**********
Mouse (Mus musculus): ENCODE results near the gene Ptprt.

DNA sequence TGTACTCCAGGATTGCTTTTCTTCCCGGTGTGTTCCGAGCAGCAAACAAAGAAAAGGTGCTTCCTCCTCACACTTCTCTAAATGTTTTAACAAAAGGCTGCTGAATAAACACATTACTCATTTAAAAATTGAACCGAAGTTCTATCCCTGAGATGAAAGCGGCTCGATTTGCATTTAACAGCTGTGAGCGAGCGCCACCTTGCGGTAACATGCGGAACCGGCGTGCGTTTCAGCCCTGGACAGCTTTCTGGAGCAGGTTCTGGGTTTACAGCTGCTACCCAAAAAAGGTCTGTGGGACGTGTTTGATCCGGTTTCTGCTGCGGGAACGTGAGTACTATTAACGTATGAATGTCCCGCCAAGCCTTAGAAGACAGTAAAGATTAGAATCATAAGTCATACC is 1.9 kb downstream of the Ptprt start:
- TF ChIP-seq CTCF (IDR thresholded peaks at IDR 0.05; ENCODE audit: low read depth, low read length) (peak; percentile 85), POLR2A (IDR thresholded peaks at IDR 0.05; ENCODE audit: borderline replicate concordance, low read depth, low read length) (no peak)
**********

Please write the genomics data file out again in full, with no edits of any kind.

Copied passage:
Mouse (Mus musculus): ENCODE results near the gene Ptprt.

DNA sequence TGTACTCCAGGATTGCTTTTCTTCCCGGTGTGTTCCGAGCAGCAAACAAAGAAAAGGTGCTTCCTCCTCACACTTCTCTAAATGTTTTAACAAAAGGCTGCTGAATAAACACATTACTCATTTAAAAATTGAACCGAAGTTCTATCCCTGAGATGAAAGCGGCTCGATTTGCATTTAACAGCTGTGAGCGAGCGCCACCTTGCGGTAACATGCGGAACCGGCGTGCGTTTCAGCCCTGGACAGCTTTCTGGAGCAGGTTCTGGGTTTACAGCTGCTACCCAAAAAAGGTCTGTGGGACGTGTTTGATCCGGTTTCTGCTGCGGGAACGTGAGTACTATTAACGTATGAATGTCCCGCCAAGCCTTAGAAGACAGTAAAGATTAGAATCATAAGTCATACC is 1.9 kb downstream of the Ptprt start:
- TF ChIP-seq CTCF (IDR thresholded peaks at IDR 0.05; ENCODE audit: low read depth, low read length) (peak; percentile 85), POLR2A (IDR thresholded peaks at IDR 0.05; ENCODE audit: borderline replicate concordance, low read depth, low read length) (no peak)